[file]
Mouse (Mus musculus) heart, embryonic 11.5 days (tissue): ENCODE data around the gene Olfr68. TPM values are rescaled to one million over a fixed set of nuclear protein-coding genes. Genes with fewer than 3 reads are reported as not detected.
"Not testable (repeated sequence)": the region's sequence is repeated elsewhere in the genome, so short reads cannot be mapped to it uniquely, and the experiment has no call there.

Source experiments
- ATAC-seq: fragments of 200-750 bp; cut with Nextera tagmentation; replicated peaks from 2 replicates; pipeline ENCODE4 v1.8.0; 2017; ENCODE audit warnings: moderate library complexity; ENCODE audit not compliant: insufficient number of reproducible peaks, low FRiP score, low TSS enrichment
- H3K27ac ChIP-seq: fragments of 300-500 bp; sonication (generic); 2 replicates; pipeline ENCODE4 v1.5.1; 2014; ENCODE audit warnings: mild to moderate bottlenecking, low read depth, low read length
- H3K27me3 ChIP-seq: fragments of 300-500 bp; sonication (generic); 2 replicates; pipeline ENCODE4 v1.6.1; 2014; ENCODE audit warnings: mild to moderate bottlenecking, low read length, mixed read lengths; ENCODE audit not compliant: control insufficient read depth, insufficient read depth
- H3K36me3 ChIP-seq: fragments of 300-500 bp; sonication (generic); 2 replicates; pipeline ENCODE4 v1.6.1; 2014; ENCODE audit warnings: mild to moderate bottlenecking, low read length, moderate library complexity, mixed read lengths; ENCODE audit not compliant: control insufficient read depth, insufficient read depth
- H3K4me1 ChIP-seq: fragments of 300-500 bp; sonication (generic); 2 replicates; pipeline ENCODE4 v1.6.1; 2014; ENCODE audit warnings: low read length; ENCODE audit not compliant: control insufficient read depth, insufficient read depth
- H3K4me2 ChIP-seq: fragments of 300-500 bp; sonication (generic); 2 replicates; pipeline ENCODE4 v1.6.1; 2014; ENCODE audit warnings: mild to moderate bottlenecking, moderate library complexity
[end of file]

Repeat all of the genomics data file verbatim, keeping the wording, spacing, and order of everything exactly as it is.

Mouse (Mus musculus) heart, embryonic 11.5 days (tissue): ENCODE data around the gene Olfr68. TPM values are rescaled to one million over a fixed set of nuclear protein-coding genes. Genes with fewer than 3 reads are reported as not detected.
"Not testable (repeated sequence)": the region's sequence is repeated elsewhere in the genome, so short reads cannot be mapped to it uniquely, and the experiment has no call there.

Source experiments
- ATAC-seq: fragments of 200-750 bp; cut with Nextera tagmentation; replicated peaks from 2 replicates; pipeline ENCODE4 v1.8.0; 2017; ENCODE audit warnings: moderate library complexity; ENCODE audit not compliant: insufficient number of reproducible peaks, low FRiP score, low TSS enrichment
- H3K27ac ChIP-seq: fragments of 300-500 bp; sonication (generic); 2 replicates; pipeline ENCODE4 v1.5.1; 2014; ENCODE audit warnings: mild to moderate bottlenecking, low read depth, low read length
- H3K27me3 ChIP-seq: fragments of 300-500 bp; sonication (generic); 2 replicates; pipeline ENCODE4 v1.6.1; 2014; ENCODE audit warnings: mild to moderate bottlenecking, low read length, mixed read lengths; ENCODE audit not compliant: control insufficient read depth, insufficient read depth
- H3K36me3 ChIP-seq: fragments of 300-500 bp; sonication (generic); 2 replicates; pipeline ENCODE4 v1.6.1; 2014; ENCODE audit warnings: mild to moderate bottlenecking, low read length, moderate library complexity, mixed read lengths; ENCODE audit not compliant: control insufficient read depth, insufficient read depth
- H3K4me1 ChIP-seq: fragments of 300-500 bp; sonication (generic); 2 replicates; pipeline ENCODE4 v1.6.1; 2014; ENCODE audit warnings: low read length; ENCODE audit not compliant: control insufficient read depth, insufficient read depth
- H3K4me2 ChIP-seq: fragments of 300-500 bp; sonication (generic); 2 replicates; pipeline ENCODE4 v1.6.1; 2014; ENCODE audit warnings: mild to moderate bottlenecking, moderate library complexity